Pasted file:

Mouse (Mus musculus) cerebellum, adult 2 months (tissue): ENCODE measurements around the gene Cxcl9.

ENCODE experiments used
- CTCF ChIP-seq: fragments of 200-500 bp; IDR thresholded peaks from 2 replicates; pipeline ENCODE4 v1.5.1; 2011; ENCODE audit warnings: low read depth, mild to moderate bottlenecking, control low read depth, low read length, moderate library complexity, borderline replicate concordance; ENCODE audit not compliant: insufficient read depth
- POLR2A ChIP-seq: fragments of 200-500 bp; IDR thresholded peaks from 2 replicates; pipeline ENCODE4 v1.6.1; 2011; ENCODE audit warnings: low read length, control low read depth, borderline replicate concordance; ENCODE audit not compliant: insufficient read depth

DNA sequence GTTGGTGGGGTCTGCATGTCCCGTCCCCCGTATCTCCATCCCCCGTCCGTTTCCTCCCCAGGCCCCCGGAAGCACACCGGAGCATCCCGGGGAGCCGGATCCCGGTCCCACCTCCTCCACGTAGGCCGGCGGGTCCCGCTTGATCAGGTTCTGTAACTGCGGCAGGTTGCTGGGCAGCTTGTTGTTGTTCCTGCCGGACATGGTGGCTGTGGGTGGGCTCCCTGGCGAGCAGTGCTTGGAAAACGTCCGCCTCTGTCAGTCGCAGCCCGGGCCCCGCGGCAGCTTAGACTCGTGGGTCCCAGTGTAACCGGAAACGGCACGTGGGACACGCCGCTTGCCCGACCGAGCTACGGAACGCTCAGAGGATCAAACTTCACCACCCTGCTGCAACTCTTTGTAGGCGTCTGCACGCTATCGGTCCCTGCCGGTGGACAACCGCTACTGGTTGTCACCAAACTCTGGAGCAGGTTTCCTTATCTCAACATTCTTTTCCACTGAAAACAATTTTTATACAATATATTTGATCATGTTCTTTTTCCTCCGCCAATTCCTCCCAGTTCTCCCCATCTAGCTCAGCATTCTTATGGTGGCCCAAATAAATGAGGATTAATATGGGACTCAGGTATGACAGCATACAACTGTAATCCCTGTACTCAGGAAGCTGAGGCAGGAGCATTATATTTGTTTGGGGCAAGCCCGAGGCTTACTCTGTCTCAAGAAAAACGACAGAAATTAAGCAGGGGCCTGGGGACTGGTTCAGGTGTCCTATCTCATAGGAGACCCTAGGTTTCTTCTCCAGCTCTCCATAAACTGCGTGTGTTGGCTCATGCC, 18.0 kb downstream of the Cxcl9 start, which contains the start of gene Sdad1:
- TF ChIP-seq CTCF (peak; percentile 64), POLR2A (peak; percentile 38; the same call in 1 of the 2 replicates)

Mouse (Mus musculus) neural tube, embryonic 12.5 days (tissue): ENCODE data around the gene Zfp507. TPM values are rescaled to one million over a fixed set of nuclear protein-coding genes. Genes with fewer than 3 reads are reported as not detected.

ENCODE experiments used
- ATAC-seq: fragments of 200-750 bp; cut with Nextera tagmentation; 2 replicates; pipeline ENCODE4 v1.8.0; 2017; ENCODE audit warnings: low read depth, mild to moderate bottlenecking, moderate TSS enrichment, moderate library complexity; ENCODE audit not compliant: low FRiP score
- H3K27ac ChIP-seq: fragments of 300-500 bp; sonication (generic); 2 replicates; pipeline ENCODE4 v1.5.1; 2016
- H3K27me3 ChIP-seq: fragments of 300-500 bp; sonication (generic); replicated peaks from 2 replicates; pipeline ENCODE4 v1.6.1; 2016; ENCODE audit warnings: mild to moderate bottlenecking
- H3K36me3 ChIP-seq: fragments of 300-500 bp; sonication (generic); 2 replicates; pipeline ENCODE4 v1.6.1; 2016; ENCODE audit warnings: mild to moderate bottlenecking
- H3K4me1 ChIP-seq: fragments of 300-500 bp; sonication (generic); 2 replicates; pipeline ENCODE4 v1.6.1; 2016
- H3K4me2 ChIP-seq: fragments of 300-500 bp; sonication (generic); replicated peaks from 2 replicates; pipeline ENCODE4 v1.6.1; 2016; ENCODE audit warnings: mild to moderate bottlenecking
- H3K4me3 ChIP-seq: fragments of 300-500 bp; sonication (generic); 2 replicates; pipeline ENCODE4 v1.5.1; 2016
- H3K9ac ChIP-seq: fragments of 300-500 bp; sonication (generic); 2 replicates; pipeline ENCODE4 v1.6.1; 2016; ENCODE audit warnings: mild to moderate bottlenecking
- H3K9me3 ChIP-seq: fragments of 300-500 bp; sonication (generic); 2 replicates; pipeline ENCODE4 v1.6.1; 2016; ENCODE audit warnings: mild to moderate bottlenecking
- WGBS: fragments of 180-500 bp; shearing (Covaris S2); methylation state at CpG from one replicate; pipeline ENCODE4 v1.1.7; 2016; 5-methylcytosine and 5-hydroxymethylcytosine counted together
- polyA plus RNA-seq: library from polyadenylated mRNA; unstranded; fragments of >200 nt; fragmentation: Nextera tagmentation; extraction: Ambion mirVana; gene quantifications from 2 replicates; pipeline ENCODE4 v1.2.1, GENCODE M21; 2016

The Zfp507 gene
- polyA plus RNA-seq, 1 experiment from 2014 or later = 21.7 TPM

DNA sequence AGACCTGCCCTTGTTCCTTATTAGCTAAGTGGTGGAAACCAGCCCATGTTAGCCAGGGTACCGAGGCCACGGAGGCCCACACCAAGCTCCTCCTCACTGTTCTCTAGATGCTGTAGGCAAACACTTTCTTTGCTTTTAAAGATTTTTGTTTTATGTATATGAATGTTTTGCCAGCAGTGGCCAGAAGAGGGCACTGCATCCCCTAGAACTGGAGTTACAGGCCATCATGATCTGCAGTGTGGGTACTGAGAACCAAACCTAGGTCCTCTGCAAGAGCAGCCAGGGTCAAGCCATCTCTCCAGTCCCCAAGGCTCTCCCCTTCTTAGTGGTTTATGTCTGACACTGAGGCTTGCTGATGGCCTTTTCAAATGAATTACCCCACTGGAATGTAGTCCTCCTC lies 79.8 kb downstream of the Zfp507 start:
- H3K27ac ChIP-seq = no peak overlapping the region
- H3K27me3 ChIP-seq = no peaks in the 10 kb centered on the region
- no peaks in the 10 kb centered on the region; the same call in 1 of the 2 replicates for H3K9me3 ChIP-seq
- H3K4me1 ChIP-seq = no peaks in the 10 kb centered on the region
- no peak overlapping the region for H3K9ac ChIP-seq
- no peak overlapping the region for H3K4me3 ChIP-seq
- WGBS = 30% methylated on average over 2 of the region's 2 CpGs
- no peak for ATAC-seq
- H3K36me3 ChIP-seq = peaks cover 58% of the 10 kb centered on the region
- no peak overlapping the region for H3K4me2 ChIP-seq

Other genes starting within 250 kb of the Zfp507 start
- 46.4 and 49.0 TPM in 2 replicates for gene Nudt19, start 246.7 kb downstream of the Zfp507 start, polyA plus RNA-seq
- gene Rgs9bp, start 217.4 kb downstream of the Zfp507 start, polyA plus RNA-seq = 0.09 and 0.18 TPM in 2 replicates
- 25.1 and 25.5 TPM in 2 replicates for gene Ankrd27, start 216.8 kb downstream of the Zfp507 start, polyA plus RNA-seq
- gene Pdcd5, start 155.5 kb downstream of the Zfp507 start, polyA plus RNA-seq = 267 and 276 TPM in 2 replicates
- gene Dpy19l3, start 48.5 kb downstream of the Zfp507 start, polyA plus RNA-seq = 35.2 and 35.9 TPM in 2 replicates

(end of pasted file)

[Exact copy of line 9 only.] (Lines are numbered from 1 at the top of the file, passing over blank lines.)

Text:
- ATAC-seq: fragments of 200-750 bp; cut with Nextera tagmentation; 2 replicates; pipeline ENCODE4 v1.8.0; 2017; ENCODE audit warnings: low read depth, mild to moderate bottlenecking, moderate TSS enrichment, moderate library complexity; ENCODE audit not compliant: low FRiP score